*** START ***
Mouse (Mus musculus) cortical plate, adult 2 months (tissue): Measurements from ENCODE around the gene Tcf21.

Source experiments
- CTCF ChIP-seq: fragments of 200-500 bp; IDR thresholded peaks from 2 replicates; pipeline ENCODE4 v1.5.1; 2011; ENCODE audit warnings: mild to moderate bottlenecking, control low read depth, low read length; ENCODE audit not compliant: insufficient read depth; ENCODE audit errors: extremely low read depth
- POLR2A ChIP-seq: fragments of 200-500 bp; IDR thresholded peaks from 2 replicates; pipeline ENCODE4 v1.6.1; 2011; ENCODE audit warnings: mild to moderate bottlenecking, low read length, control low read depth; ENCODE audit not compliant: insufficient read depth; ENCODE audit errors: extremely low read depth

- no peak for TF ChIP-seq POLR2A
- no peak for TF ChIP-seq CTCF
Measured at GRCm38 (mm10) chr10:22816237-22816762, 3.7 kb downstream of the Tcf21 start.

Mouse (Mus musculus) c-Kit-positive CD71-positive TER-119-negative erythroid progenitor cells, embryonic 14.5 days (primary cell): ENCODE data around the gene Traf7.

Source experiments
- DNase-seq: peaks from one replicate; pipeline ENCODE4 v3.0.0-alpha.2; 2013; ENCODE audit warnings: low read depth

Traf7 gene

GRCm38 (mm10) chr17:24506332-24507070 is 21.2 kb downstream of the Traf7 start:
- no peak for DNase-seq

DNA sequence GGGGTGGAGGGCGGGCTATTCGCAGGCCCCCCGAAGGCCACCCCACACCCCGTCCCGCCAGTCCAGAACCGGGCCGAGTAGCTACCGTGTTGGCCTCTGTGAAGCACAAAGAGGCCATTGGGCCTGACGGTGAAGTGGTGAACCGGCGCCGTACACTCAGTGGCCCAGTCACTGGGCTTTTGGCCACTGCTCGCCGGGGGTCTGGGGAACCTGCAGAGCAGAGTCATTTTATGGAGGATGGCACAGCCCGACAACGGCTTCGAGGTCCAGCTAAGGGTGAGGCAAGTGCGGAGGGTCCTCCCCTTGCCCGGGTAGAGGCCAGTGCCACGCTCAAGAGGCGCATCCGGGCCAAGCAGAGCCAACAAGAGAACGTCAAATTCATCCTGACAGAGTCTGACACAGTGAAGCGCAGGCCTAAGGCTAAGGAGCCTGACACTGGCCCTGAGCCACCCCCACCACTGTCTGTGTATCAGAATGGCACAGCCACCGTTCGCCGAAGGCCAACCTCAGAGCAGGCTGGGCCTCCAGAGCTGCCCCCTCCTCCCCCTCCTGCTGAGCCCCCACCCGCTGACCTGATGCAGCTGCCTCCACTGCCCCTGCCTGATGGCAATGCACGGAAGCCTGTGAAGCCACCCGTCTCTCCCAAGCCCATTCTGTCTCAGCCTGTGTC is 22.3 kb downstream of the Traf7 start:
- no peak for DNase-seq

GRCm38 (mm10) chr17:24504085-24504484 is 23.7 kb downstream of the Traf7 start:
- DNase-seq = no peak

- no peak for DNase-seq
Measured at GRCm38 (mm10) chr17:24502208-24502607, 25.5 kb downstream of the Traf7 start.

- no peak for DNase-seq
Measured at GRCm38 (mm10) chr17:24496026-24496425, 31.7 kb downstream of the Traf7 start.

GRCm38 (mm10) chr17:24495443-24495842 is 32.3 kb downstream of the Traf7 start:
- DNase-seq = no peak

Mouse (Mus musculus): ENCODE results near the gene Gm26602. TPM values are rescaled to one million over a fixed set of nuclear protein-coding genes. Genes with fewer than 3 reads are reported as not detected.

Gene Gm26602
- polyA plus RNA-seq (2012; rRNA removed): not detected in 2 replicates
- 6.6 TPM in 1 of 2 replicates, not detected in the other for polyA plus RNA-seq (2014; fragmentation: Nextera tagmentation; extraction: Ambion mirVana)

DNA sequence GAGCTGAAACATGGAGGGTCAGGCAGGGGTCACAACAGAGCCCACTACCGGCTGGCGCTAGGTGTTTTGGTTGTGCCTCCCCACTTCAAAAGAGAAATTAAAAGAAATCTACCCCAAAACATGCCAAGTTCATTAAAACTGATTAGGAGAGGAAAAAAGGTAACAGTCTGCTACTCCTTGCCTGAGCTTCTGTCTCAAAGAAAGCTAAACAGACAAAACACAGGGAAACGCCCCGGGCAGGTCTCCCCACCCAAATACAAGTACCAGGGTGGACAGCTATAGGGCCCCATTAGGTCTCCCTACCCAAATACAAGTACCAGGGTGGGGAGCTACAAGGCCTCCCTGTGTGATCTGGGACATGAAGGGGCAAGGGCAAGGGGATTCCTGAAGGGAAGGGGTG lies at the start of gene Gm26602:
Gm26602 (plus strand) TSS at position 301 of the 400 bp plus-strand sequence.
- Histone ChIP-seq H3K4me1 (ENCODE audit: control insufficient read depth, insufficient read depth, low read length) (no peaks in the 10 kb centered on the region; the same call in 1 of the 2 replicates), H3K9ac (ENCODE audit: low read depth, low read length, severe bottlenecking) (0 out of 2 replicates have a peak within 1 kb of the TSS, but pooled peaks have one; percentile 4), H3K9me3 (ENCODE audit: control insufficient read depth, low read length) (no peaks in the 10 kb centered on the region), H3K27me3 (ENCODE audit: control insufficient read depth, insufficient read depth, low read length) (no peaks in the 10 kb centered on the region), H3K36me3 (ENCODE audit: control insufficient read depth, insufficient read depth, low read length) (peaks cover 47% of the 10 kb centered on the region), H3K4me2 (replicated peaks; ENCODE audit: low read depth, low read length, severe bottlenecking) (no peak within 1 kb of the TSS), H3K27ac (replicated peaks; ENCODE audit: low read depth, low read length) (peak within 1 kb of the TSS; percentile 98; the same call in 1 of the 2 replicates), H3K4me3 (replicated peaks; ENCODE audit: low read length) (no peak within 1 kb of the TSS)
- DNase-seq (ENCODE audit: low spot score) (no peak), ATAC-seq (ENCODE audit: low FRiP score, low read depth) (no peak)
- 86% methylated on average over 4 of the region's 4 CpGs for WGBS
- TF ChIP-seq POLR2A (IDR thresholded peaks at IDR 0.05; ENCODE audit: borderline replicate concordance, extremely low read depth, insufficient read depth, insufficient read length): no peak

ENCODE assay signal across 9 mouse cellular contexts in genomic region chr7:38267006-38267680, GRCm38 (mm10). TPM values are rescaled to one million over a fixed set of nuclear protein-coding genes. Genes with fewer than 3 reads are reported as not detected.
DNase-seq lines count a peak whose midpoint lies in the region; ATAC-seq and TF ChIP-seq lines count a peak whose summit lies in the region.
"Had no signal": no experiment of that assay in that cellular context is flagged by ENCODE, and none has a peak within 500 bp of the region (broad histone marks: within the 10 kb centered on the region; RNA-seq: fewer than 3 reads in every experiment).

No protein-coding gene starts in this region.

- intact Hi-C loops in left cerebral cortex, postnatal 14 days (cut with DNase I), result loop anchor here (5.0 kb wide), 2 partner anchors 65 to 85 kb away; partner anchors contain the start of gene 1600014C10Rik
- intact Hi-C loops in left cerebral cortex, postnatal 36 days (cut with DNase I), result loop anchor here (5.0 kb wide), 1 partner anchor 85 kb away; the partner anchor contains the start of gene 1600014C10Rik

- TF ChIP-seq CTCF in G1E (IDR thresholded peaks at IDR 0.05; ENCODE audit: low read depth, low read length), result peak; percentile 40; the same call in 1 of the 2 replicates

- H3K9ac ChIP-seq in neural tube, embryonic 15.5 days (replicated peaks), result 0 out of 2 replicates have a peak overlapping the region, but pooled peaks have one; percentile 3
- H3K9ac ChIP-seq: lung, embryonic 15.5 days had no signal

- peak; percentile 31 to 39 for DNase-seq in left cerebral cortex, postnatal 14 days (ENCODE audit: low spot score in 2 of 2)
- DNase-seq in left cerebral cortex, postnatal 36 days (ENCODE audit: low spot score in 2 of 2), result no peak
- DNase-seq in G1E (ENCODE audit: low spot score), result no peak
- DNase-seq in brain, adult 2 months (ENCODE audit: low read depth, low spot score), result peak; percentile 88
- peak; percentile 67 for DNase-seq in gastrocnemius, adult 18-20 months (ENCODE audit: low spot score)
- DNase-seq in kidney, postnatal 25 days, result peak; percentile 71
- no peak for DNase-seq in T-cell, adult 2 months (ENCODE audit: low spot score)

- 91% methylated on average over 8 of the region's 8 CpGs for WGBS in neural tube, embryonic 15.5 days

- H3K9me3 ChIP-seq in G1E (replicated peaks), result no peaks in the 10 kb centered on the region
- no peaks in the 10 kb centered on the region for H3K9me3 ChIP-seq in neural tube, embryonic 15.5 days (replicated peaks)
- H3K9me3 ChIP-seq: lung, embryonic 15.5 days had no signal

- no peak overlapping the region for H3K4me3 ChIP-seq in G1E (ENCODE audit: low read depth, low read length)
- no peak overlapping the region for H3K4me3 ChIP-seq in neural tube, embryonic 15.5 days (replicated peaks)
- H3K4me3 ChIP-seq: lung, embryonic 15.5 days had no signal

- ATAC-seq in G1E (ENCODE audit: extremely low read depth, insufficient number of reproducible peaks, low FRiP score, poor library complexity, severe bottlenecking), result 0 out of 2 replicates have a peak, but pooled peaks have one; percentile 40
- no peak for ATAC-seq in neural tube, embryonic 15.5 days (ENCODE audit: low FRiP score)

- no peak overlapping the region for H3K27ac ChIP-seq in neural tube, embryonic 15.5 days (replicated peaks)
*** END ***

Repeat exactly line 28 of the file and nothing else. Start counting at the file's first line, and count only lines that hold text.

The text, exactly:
DNA sequence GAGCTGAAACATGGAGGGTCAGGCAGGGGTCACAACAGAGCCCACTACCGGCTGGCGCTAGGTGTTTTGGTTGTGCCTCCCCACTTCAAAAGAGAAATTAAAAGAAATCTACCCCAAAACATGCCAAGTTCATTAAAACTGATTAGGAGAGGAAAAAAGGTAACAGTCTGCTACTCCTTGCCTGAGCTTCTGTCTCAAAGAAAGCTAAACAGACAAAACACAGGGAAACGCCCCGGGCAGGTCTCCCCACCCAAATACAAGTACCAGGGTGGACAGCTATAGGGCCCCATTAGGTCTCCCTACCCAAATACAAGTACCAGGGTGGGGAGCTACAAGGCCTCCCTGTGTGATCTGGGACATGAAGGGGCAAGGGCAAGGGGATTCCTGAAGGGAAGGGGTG lies at the start of gene Gm26602: